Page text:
BTR: Do you think it’s possible to regain that trust at this point?

LW: I have to say I hope so, because if not, we are looking at a very dangerous America where people only believe what they agree with whether it’s fact or not. There are facts, there are things that are true, there are things that aren’t true. Journalists need to take this upon themselves, and I also think the public needs to really sit back and think: do we want to be able to hold our government accountable? Or do we want to just be handed press releases and believe that it’s true because we like the candidate, or see a tweet and think ‘oh, of course it’s true, because I like him or her.’ That to me is very dangerous, and I really hope that people understand that we can’t just do that. We need outsiders like journalists to question the powerful and hold people accountable. Just because they do that it doesn’t mean they don’t like the candidate or what they’re saying, they’re doing it because it’s their job and we have that right in this country.

BTR: The rise of fake news has been a huge story throughout the election and in its aftermath. As a journalist what’s your take on it, and what do you see as the best ways to fight against it.

LW: It’s really disappointing, and as a journalist I’ve really tried to take it upon myself to bring awareness to an article that may not be truthful, that has misinformation, and inform the individual sharing it about that. It’s disheartening when I’m talking to family members and they’re telling me something and I’m just like, ‘that’s not true, that was made up, that was on a website with no basis in fact and completely shown to be false.’

It’s frustrating, and it makes you wonder what you do then. So that’s what I’ve been focusing on is sending links, and I think original documents are key right now with journalism—sharing that email that you sent to the congressman or the governor and sharing the response, just being very transparent about the reporting process so people can see for themselves that this is what happened. If you don’t want to read my article that’s fine, but here’s the email that says exactly what my article is saying.

BTR: There are certain people that, no matter what a given journalist says or how transparent they are about reporting, will never alter the way they think about a given story or institution. Is it possible to reach people whose mind has been completely made up?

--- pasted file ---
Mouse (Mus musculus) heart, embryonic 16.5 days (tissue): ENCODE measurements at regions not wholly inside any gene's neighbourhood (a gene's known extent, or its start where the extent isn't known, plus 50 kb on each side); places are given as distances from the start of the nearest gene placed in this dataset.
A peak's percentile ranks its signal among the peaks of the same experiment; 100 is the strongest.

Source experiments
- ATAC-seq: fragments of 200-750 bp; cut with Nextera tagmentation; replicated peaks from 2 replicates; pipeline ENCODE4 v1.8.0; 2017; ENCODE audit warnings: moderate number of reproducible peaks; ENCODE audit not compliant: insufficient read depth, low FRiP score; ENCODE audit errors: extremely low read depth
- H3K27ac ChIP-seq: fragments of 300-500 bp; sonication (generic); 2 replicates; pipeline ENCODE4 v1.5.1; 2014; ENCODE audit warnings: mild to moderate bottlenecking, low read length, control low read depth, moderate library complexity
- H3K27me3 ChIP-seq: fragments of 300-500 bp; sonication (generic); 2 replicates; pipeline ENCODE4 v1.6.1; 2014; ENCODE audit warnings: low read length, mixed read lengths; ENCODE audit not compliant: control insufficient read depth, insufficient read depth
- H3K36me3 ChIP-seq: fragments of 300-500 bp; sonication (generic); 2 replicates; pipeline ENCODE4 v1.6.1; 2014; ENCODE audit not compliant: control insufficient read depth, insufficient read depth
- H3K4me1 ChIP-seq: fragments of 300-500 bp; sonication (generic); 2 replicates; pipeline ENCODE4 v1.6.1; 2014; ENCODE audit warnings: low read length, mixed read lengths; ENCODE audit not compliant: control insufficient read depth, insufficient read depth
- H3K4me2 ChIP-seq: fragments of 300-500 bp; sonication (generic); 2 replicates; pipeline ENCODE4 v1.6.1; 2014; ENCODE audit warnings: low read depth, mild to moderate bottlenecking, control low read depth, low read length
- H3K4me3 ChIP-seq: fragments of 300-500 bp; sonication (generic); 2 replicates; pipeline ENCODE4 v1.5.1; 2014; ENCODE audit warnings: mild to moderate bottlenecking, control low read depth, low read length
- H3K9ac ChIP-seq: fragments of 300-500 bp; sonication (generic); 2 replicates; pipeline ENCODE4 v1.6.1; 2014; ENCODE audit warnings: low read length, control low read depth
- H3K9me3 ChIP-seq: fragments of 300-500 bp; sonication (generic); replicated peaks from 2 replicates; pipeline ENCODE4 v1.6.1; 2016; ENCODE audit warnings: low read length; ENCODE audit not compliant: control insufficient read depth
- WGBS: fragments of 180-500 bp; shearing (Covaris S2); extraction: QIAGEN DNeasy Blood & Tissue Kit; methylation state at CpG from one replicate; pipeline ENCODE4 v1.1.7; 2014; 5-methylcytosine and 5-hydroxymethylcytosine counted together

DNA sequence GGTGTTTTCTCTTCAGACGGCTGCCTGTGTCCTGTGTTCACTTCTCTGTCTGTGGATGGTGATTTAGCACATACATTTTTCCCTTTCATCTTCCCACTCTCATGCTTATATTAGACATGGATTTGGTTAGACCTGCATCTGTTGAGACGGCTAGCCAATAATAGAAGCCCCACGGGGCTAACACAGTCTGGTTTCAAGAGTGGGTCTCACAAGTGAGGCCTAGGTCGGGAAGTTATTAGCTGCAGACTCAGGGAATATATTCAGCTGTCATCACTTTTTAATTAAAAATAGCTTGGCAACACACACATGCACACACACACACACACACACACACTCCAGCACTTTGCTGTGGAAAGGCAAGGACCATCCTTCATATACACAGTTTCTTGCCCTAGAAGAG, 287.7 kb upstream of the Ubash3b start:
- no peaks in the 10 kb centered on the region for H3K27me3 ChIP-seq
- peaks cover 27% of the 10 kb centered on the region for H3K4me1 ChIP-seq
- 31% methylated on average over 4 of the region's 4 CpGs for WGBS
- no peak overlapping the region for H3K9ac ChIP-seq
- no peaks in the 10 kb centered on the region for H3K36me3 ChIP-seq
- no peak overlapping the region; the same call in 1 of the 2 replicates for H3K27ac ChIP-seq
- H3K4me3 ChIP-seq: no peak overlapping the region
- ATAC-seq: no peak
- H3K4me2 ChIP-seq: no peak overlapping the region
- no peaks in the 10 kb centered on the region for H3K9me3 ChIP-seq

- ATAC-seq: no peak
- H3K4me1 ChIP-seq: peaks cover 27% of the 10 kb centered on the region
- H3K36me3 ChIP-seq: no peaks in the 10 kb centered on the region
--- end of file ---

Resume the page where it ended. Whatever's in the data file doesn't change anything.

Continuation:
LW: I think there are always going to be some individuals who have made their mind up about subject A and that’s it, there’s no convincing them otherwise. I’m hoping the number of those individuals and those instances is smaller than I think they might be. But I think the best thing to do is have a dialogue with that individual if you can. And I think we have to be more open to that in our society and not yelling, but trying to understand where that individual is coming from. It’s as simple as asking that individual ‘okay, why do you think that? Where did you here that?’ It’s not dialogue that is very two-sided. I think there are almost always more than two sides to every story and issue.

BTR: How can journalism education be altered in a post-truth world?

LW: What we need to do is begin having these conversations with students when they are in elementary school. This is where that education needs to start, on what the First Amendment is and what it means. These are main tenets that our country exists and was founded upon. Also, offer tips and tools for people to know what questions to ask when looking at a news article. Does the website look like it’s CNN but have a ‘.co’ or a ‘.io’ next to it? Well, that’s not CNN’s website. So it’s those kind of educational things that we have to start doing from a very young age.

As far as specific to journalism, I think really focusing on old-fashioned reporting and not worrying so much about what’s trending or how many clicks something’s going to get. Really what I’ve seen is that our stories do really well online. People do want that real news, we just have to focus more on that, and I think if the focus is more on reporting and being journalists and doing good journalism, then I think we’ll be better off.